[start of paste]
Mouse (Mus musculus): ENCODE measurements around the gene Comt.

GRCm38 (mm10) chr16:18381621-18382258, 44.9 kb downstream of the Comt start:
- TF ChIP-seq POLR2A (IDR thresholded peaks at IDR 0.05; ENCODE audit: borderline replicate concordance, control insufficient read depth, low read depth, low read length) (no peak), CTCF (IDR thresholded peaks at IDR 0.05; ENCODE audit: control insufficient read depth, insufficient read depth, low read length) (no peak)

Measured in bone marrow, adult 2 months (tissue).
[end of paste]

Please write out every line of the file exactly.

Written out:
Mouse (Mus musculus): ENCODE measurements around the gene Comt.

GRCm38 (mm10) chr16:18381621-18382258, 44.9 kb downstream of the Comt start:
- TF ChIP-seq POLR2A (IDR thresholded peaks at IDR 0.05; ENCODE audit: borderline replicate concordance, control insufficient read depth, low read depth, low read length) (no peak), CTCF (IDR thresholded peaks at IDR 0.05; ENCODE audit: control insufficient read depth, insufficient read depth, low read length) (no peak)

Measured in bone marrow, adult 2 months (tissue).